Back to the Future, Part 1: Farm economy in 1980s vs. 2010s

Summer is the season of ag banking and lending schools. One of the trends being observed at these conferences and schools is that the 1980s lenders are phasing off into the sunset of their careers. In a recent session, I asked the lenders in the room to stand if they were less than 42 years of age. Interestingly enough, 70% of the lenders stood up. This is your new ag lender.  Some have a farm background, but many do not; however, they are eager to provide the best service and counsel to you. One question during a forum discussion put me and other professors in the Back to the Future time machine to discuss the similarities and differences in the farm economy now compared to the 1980s. Some of the discussion from the professors on the panel representing Kentucky, Georgia, Clemson, and, of course, Virginia Tech is summarized below.

First, farm debt was much more dispersed in those days in the 1980s on many farms in the midsize range. Today, farm debt to asset ratios, while at a record low of 10-12%, are much more concentrated. Of the approximately 2.1 million farms and ranches in the U.S., 270,000 farms that generate 80% of the production carry 60% of the total farm debt. Today, much of the debt repayment sources are interconnected. That is, one farm may have contracts or business arrangements and obligations with another, who has similar agreements with additional operations. Thus, if one large agribusiness, farm or entity gets into financial difficulty, it can ripple throughout the lender’s portfolio. For this reason, lenders will examine third-party counterparty risk, particularly for large agriculture producers.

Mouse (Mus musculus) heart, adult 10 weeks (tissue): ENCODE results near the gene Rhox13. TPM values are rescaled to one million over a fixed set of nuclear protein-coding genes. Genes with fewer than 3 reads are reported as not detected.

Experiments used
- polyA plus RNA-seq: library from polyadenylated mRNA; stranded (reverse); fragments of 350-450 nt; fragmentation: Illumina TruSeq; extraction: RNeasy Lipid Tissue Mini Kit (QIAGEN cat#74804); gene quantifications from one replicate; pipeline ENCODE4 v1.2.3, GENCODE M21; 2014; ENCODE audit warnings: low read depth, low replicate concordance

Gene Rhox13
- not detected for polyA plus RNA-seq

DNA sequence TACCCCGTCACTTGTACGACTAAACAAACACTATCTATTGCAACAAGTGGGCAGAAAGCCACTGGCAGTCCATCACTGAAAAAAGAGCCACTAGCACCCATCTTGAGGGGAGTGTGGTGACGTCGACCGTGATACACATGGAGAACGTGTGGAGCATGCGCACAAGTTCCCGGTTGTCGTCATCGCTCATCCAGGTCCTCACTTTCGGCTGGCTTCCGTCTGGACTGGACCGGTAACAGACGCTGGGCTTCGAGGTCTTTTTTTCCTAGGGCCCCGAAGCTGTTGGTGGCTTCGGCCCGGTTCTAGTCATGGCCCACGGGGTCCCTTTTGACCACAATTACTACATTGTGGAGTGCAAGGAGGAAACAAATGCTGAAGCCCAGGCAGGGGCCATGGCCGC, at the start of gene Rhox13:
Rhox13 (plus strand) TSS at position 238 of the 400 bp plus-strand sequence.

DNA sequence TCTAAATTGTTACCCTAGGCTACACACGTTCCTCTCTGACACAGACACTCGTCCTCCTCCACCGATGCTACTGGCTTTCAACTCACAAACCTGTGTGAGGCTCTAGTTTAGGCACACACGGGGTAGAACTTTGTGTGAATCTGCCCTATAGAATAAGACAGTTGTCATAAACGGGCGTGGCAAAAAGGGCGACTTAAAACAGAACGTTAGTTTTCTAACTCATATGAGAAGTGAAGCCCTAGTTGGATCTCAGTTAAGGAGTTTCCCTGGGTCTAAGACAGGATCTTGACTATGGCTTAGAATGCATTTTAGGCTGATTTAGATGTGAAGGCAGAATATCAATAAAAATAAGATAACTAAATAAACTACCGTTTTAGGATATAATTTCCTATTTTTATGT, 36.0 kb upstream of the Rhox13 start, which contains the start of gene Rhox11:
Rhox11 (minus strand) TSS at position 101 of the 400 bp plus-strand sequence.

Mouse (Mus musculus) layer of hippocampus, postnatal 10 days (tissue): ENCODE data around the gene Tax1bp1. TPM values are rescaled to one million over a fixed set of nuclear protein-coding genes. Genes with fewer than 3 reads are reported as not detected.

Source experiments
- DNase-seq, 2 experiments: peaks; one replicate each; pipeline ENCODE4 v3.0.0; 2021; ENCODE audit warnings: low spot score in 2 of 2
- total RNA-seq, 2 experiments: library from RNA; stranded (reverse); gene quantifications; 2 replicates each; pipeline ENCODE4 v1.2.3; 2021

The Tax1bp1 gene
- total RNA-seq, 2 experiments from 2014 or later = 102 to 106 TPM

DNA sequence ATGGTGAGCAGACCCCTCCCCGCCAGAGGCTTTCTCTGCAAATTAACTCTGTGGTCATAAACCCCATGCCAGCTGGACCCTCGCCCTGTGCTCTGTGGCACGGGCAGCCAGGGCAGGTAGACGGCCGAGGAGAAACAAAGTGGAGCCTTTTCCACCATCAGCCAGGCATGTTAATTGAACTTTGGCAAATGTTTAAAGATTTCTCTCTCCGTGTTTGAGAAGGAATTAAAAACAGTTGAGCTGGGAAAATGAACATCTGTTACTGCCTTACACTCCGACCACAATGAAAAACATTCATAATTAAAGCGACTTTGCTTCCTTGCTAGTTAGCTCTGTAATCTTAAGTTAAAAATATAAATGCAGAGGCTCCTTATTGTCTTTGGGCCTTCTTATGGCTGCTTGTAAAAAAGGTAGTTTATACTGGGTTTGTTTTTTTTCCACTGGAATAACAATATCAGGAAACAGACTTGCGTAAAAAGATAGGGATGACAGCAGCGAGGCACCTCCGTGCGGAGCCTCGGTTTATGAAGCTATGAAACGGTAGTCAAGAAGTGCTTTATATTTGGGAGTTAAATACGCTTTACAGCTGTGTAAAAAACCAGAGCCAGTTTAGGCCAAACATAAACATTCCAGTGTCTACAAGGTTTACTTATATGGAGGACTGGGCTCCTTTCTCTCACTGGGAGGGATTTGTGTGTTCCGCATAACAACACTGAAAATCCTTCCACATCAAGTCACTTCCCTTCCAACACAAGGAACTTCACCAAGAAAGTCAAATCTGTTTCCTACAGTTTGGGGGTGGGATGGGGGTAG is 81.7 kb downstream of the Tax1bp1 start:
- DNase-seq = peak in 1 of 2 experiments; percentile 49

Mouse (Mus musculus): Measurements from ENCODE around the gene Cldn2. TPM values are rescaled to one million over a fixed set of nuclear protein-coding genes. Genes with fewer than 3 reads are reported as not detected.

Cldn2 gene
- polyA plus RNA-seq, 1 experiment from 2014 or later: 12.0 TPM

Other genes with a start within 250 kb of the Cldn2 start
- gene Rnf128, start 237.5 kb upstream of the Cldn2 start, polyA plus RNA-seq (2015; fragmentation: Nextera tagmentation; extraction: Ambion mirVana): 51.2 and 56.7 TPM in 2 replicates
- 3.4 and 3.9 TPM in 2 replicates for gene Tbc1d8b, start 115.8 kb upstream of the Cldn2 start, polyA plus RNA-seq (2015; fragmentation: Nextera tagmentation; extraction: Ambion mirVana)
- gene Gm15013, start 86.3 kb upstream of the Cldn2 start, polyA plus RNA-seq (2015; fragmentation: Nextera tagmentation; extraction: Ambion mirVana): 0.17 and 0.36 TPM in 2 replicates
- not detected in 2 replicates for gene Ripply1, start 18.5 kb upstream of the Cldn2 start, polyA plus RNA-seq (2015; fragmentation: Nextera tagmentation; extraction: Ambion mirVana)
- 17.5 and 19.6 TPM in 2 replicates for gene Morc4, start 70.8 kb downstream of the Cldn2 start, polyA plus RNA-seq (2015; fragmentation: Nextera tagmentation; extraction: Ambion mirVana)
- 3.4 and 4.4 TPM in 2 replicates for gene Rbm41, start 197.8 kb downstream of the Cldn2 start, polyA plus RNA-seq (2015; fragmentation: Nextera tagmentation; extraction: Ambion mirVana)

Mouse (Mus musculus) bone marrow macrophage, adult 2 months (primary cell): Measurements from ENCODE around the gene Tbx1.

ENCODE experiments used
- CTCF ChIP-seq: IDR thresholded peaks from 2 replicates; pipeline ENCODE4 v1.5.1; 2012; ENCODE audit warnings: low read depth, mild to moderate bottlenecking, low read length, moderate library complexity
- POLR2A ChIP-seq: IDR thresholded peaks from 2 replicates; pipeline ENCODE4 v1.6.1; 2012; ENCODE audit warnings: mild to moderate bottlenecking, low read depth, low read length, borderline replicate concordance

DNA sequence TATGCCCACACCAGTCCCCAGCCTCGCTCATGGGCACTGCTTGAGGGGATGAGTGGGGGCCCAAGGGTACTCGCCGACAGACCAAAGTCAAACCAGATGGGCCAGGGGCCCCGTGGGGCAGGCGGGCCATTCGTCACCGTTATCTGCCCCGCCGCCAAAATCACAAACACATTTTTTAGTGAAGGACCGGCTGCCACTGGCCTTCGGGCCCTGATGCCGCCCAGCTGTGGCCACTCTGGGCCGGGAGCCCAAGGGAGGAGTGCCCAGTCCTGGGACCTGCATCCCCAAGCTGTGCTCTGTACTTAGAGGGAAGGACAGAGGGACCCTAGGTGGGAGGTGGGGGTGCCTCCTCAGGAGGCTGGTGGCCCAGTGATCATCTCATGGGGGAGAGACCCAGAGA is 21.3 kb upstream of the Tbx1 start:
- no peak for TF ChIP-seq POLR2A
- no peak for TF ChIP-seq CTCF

Both eras have been dominated by inflated land values. The earlier time in the 1980s can be described as a credit bubble. That is, farms borrowed to maximum limits to purchase land as a hedge to inflation that was 10-12% annually. Today, in contrast, inflated land values are like an asset bubble, fueled by large cash down payments from profits. In other words, producers have more cash and equity in the game. Individuals from 60-90 years of age have purchased land as a result of low returns on other comparable investments. In both eras, outside investment entered later in the accelerated land value cycles.

Credit bubbles tend to crash rapidly with steep declines. On the other hand, asset bubbles in real estate usually have a slower decline because producers have much more skin in the game, particularly if they have large working capital reserves. Correction in land values and cash rents will only result this time if multiple years of negative profits become a trend because farmers are the eternal optimists who think next year will be better. Now stay tuned for more discussion in our next column!